By the way, on his meagre union salary of just 25,000 pesos per month (USD$2,000), he manages to afford a USD $1.5 million home in Cancún, a similarly-valued yacht named “El Indominable”, plus he is said to have an affinity for Audemars Piguet watches, valued between USD $50,000 and $200,000.
Oh, and did we mention his collection of luxury automobiles, and his castle in France? A report in the newspaper Tabasco Hoy last month describes his fortune as “incalculable”. Lord knows how much real estate he really has.
Again, this has been achieved by a man who officially earns just USD $2,000 per month.
Of course, I don’t want to say that this man has been dishonest in any way … though he did just recently give his son the gift of an Enzo Ferrari, valued at two million dollars. But hey — what average union wage doesn’t afford a guy gifts of that magnitude?
And it’s not like he’s picking favorites. Last year, his daughter was also discovered to be living high on the hog, enjoying a lifestyle described by some as “between luxury and opulence”, traveling the world in private jets and yachts, while enjoying thousand-dollar bottles of wine, and bags with such names as Birkin, Hermes, and Louis Vuitton … you know, cheap stuff only worth thousands of dollars.
In the wake of Gordillo’s arrest, a number of politicians are calling for an investigation into Romero Deschamps’ similarly apparently inordinate wealth. (That said, last year, a number of PRI legislators opposed an investigation into Romero Deschamps’ wealth — so let’s just hope they’ve had a change of heart.)
Now, I won’t make any specific charges against Romero Deschamps. But Pemex is a company whose revenue in 2011 amounted to USD $111 billion, and which is responsible for approximately 30 percent of the federal government’s revenues.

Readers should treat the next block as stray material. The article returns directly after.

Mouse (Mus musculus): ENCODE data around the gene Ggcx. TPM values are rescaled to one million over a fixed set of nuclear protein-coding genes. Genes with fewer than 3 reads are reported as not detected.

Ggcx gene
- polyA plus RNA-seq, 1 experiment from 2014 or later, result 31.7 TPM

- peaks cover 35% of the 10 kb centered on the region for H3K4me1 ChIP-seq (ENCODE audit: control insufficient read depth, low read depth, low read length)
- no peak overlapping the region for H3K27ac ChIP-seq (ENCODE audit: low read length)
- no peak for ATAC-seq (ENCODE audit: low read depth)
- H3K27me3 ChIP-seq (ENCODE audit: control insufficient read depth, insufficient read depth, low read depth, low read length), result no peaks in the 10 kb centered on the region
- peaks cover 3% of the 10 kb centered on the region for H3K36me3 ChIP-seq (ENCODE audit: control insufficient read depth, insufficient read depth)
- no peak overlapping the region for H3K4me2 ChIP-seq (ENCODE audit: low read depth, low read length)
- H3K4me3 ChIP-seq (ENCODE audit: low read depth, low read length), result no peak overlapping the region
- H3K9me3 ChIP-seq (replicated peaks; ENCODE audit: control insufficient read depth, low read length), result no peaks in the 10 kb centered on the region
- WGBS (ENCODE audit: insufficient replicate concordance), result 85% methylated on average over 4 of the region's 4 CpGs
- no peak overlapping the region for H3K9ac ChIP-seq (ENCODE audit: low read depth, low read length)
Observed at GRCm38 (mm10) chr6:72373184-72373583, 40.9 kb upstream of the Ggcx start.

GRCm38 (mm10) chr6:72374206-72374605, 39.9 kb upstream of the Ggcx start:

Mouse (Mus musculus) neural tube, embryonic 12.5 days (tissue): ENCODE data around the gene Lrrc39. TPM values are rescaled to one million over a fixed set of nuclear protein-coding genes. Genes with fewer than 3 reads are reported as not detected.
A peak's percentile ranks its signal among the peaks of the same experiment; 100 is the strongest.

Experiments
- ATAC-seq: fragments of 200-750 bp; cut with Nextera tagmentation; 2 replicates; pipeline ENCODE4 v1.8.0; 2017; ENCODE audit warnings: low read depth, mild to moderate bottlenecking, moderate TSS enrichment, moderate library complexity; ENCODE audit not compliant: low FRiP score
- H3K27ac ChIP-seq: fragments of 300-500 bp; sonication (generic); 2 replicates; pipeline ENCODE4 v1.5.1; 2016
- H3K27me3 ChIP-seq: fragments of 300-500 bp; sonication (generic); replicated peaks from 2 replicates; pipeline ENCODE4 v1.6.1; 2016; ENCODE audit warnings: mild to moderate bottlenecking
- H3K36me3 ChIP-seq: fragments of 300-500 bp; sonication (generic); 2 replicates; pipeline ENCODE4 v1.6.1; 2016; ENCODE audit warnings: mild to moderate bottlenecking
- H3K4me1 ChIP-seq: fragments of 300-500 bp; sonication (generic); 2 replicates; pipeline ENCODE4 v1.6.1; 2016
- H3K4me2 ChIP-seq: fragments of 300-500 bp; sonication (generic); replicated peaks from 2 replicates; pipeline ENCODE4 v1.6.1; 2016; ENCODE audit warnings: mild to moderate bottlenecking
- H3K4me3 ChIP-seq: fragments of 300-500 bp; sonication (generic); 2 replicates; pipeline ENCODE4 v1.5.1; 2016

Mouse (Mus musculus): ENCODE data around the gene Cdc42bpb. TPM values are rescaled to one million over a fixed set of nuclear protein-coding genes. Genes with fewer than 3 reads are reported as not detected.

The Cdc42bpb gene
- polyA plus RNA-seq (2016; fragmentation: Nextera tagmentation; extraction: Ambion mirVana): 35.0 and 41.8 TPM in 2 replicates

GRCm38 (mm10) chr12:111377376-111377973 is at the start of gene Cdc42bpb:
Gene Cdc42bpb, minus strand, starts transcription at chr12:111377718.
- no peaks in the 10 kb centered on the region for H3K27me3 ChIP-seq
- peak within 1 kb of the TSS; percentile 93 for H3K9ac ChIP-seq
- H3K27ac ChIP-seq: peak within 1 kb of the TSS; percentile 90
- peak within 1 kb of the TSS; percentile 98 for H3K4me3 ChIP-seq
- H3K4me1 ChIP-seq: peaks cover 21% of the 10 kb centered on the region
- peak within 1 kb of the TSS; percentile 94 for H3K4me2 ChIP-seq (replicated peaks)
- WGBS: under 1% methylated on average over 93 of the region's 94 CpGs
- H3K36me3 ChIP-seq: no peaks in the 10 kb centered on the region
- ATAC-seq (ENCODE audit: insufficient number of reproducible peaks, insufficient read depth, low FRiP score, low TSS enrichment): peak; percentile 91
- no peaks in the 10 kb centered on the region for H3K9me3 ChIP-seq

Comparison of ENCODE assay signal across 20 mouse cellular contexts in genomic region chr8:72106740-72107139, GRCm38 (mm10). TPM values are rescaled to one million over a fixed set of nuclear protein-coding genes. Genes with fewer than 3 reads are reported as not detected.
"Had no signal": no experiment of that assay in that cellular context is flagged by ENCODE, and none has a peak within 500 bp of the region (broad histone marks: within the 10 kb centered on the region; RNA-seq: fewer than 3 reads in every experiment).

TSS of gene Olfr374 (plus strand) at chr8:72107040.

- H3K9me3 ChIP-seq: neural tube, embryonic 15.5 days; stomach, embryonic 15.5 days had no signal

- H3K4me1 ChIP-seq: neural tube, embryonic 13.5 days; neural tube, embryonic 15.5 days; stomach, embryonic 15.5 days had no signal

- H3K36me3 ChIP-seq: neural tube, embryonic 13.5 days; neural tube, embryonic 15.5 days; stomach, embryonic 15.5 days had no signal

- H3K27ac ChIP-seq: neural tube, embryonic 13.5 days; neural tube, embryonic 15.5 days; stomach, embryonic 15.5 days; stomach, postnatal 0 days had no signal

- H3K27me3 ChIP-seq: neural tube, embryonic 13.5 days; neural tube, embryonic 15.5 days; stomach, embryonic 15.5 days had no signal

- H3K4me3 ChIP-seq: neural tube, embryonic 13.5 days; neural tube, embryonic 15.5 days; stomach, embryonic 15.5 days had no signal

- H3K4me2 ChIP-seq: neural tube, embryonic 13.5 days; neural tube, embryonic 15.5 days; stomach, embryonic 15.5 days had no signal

The point is, there’s enormous potential for vast sums of money to go to the wrong place.
And of course, I don’t want to say Romero Deschamps is alone at Pemex when it comes facing serious charges.
See, his predecessor, Joaquín Hernández Galicia (aka La Quina), was detained by the army in 1989. Charges against him included homicide, stockpiling of weapons, and threats against national security.
He was jailed along with 30 other union officials, sentenced to over 30 years in prison. He was, however, granted amnesty in 1997.
In Trouble? Just Flee to Canada
If the cases of Elba Esther Gordillo and Carlos Romero Deschamps aren’t enough, there’s always this case.
In 2006, it was discovered that USD$55 million had disappeared from the accounts of the country’s big mining union, “Los Mineros”, formally known as the Sindicato Nacional de Trabajadores Mineros, Metalúrigicos, Siderúrgicos y Similares de la República Mexicana (SNTMMSSRM — yikes!).
Facing the heat, with criminal prosecution for fraud and money laundering, the leader of Los Mineros, Napoleón Gómez Urrutia, fled to Vancouver, British Colombia.
It’s a pity, because the poor guy had to leave behind his “hard-earned” luxury homes in San Pedro Garza García (Monterrey), Lomas de Chapultepec (Mexico City), and that tiny little 5,000 square meter (53,820 sq. ft.) mansion (photo gallery) in Tepoztlán, just outside Cuernavaca. (FYI, that makes the home larger than one acre all by itself, while the lot itself covers about seven acres.)
Anyway, for reasons beyond my comprehension, Napo has been able to remain there in Canada legally, in exile, ever since, fighting extradition requests.
Making the situation even more ludicrous, he was able to get re-elected as union leader, and has continued to command his Mexican union from Canada!
For those of you concerned for his well-being, we can tell you that after arriving in Vancouver, Mr. Gómez Urrutia found himself a humble place to sleep — a seventh-floor suite located in pricey downtown Vancouver, at 1288 West Georgia Street.
This dump was valued at $3 million (note: this was a 2007 valuation). We can’t confirm where he lives at present, but we’re willing to bet he’s managed to save a few bucks and has likely upgraded his property.
We pray that he is able to make ends meet.
Waiting for More Dominoes to Fall
The arrest of Elba Esther Gordillo was an important step for Mexico as it tries to rid itself of corruption.
Will the arrest of Carlos Romero Deschamps be next? Will Napoleón Gómez Urrutia ever be returned to Mexico, to be held accountable for his actions?
And the rest of the country’s union chiefs? Surely more than a few are finding it a little more difficult to breathe this week.
For the sake of the hard-working men and women they purport to represent, let’s hope justice is served on this group of Mexico’s Most Wanted.